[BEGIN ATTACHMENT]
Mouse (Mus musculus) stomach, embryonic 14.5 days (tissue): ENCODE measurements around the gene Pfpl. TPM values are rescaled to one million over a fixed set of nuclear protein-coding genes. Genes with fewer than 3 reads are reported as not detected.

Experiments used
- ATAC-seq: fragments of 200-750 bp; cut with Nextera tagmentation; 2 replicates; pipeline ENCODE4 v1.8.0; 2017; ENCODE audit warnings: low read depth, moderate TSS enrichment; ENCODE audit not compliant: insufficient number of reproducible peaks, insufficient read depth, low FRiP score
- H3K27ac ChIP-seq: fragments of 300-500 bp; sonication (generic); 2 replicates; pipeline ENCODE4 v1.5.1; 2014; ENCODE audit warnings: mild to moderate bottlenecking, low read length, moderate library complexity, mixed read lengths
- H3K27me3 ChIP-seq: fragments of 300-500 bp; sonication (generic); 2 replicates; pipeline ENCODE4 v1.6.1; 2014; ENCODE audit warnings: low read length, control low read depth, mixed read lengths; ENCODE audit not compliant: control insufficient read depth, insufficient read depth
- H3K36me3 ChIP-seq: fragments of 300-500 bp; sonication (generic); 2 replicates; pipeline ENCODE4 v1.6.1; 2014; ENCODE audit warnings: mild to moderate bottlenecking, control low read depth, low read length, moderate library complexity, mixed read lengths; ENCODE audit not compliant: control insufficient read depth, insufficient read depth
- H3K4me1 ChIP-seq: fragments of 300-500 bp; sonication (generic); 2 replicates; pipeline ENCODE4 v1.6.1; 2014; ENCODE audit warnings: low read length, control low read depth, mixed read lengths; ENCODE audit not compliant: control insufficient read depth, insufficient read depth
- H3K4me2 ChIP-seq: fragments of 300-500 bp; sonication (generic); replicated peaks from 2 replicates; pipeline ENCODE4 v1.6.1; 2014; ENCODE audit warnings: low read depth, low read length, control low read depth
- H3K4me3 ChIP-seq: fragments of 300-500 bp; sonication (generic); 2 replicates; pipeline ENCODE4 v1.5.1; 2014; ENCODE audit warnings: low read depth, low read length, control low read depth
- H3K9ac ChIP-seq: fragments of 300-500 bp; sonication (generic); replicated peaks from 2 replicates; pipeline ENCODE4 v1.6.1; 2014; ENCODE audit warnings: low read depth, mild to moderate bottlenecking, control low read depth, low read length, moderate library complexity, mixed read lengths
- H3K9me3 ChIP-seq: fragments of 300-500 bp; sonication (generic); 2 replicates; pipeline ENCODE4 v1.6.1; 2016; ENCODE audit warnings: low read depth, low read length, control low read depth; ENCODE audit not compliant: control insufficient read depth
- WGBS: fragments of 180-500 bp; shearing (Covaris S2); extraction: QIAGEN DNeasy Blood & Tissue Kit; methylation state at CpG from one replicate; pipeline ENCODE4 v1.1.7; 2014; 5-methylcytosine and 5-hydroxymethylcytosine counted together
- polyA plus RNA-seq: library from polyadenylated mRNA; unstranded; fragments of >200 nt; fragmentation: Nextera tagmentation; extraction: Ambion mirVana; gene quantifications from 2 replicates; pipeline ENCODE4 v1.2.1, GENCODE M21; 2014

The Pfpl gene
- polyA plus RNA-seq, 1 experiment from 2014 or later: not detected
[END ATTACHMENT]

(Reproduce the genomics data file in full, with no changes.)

Mouse (Mus musculus) stomach, embryonic 14.5 days (tissue): ENCODE measurements around the gene Pfpl. TPM values are rescaled to one million over a fixed set of nuclear protein-coding genes. Genes with fewer than 3 reads are reported as not detected.

Experiments used
- ATAC-seq: fragments of 200-750 bp; cut with Nextera tagmentation; 2 replicates; pipeline ENCODE4 v1.8.0; 2017; ENCODE audit warnings: low read depth, moderate TSS enrichment; ENCODE audit not compliant: insufficient number of reproducible peaks, insufficient read depth, low FRiP score
- H3K27ac ChIP-seq: fragments of 300-500 bp; sonication (generic); 2 replicates; pipeline ENCODE4 v1.5.1; 2014; ENCODE audit warnings: mild to moderate bottlenecking, low read length, moderate library complexity, mixed read lengths
- H3K27me3 ChIP-seq: fragments of 300-500 bp; sonication (generic); 2 replicates; pipeline ENCODE4 v1.6.1; 2014; ENCODE audit warnings: low read length, control low read depth, mixed read lengths; ENCODE audit not compliant: control insufficient read depth, insufficient read depth
- H3K36me3 ChIP-seq: fragments of 300-500 bp; sonication (generic); 2 replicates; pipeline ENCODE4 v1.6.1; 2014; ENCODE audit warnings: mild to moderate bottlenecking, control low read depth, low read length, moderate library complexity, mixed read lengths; ENCODE audit not compliant: control insufficient read depth, insufficient read depth
- H3K4me1 ChIP-seq: fragments of 300-500 bp; sonication (generic); 2 replicates; pipeline ENCODE4 v1.6.1; 2014; ENCODE audit warnings: low read length, control low read depth, mixed read lengths; ENCODE audit not compliant: control insufficient read depth, insufficient read depth
- H3K4me2 ChIP-seq: fragments of 300-500 bp; sonication (generic); replicated peaks from 2 replicates; pipeline ENCODE4 v1.6.1; 2014; ENCODE audit warnings: low read depth, low read length, control low read depth
- H3K4me3 ChIP-seq: fragments of 300-500 bp; sonication (generic); 2 replicates; pipeline ENCODE4 v1.5.1; 2014; ENCODE audit warnings: low read depth, low read length, control low read depth
- H3K9ac ChIP-seq: fragments of 300-500 bp; sonication (generic); replicated peaks from 2 replicates; pipeline ENCODE4 v1.6.1; 2014; ENCODE audit warnings: low read depth, mild to moderate bottlenecking, control low read depth, low read length, moderate library complexity, mixed read lengths
- H3K9me3 ChIP-seq: fragments of 300-500 bp; sonication (generic); 2 replicates; pipeline ENCODE4 v1.6.1; 2016; ENCODE audit warnings: low read depth, low read length, control low read depth; ENCODE audit not compliant: control insufficient read depth
- WGBS: fragments of 180-500 bp; shearing (Covaris S2); extraction: QIAGEN DNeasy Blood & Tissue Kit; methylation state at CpG from one replicate; pipeline ENCODE4 v1.1.7; 2014; 5-methylcytosine and 5-hydroxymethylcytosine counted together
- polyA plus RNA-seq: library from polyadenylated mRNA; unstranded; fragments of >200 nt; fragmentation: Nextera tagmentation; extraction: Ambion mirVana; gene quantifications from 2 replicates; pipeline ENCODE4 v1.2.1, GENCODE M21; 2014

The Pfpl gene
- polyA plus RNA-seq, 1 experiment from 2014 or later: not detected